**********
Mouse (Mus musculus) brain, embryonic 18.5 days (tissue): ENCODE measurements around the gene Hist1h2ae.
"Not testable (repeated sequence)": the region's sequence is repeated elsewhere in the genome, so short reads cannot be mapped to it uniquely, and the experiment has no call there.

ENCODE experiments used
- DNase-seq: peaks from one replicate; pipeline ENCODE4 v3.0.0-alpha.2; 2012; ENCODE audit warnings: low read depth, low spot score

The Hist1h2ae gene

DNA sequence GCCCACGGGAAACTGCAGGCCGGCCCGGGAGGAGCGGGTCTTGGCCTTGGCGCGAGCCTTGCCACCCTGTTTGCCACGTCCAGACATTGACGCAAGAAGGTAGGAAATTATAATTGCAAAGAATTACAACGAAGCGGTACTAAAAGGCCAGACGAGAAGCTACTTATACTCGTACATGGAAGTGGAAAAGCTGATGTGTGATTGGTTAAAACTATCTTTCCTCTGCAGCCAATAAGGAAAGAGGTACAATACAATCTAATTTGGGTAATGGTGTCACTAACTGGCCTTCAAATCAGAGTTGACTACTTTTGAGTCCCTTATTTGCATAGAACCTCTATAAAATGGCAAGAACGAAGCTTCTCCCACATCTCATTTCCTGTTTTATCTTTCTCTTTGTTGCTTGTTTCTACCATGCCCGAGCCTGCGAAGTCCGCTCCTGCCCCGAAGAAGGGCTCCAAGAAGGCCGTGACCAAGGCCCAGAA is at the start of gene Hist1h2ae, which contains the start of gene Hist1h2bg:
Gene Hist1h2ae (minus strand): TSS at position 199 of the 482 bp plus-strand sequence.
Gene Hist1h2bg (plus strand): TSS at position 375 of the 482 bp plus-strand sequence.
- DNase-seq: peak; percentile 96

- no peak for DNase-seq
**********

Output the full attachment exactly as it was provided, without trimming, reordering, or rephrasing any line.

Mouse (Mus musculus) brain, embryonic 18.5 days (tissue): ENCODE measurements around the gene Hist1h2ae.
"Not testable (repeated sequence)": the region's sequence is repeated elsewhere in the genome, so short reads cannot be mapped to it uniquely, and the experiment has no call there.

ENCODE experiments used
- DNase-seq: peaks from one replicate; pipeline ENCODE4 v3.0.0-alpha.2; 2012; ENCODE audit warnings: low read depth, low spot score

The Hist1h2ae gene

DNA sequence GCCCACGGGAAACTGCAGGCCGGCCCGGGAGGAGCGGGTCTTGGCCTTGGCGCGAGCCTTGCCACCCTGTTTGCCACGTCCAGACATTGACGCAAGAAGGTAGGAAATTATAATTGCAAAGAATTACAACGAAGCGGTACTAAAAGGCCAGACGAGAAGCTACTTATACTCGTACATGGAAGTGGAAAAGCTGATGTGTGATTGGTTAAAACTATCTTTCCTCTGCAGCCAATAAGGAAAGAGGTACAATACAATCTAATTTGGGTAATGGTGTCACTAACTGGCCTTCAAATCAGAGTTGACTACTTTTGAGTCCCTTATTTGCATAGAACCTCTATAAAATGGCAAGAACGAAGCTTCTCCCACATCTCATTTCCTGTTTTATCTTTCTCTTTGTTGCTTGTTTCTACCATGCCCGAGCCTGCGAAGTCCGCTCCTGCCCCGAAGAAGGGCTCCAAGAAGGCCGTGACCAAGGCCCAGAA is at the start of gene Hist1h2ae, which contains the start of gene Hist1h2bg:
Gene Hist1h2ae (minus strand): TSS at position 199 of the 482 bp plus-strand sequence.
Gene Hist1h2bg (plus strand): TSS at position 375 of the 482 bp plus-strand sequence.
- DNase-seq: peak; percentile 96

- no peak for DNase-seq